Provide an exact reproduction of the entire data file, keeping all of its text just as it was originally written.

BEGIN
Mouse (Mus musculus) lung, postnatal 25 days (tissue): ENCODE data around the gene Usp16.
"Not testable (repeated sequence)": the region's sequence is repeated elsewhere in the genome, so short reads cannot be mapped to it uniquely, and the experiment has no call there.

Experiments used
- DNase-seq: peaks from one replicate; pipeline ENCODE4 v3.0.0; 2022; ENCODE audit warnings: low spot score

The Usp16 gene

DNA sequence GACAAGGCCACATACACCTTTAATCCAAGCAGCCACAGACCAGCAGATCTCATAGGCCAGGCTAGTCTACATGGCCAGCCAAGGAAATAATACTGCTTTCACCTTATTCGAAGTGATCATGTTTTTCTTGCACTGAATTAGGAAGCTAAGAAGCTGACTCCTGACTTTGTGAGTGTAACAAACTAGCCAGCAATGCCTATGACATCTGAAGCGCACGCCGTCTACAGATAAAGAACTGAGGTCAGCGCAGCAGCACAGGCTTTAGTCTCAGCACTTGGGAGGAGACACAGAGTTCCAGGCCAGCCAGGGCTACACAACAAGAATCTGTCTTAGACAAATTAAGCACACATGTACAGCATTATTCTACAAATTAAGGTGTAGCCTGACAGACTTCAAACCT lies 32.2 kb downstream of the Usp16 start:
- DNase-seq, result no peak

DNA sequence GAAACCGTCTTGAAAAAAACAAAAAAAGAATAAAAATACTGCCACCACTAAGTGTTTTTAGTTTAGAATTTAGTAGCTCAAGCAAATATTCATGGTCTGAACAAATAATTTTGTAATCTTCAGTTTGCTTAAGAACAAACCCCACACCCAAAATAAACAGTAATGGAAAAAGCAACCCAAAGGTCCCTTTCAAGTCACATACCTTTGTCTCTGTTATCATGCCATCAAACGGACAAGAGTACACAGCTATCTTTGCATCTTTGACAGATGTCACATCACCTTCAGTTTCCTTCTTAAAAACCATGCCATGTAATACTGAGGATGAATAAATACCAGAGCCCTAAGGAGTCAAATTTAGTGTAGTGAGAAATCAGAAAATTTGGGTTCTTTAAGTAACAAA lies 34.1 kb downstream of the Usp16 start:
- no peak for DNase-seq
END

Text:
Mouse (Mus musculus) lung, postnatal 25 days (tissue): ENCODE data around the gene Usp16.
"Not testable (repeated sequence)": the region's sequence is repeated elsewhere in the genome, so short reads cannot be mapped to it uniquely, and the experiment has no call there.

Experiments used
- DNase-seq: peaks from one replicate; pipeline ENCODE4 v3.0.0; 2022; ENCODE audit warnings: low spot score

The Usp16 gene

DNA sequence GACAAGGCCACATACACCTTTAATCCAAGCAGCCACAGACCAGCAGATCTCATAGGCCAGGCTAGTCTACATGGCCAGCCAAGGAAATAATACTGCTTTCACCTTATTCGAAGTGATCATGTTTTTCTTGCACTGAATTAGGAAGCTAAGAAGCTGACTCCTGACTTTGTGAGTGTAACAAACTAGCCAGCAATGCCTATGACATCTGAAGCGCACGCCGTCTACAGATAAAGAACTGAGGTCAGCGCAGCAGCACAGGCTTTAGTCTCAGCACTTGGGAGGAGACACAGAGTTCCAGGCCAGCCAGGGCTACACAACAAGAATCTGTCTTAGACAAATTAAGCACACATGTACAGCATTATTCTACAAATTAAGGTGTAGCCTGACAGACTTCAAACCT lies 32.2 kb downstream of the Usp16 start:
- DNase-seq, result no peak

DNA sequence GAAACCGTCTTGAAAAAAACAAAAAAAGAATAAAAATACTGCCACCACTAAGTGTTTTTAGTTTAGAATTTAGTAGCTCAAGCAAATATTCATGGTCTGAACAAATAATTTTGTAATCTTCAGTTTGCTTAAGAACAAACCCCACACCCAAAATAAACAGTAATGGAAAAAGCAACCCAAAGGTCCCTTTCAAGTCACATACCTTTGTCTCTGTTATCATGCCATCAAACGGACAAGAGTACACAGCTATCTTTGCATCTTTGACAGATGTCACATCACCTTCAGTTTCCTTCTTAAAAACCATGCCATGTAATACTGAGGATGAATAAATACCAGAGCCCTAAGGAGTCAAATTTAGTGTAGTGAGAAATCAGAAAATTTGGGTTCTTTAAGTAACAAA lies 34.1 kb downstream of the Usp16 start:
- no peak for DNase-seq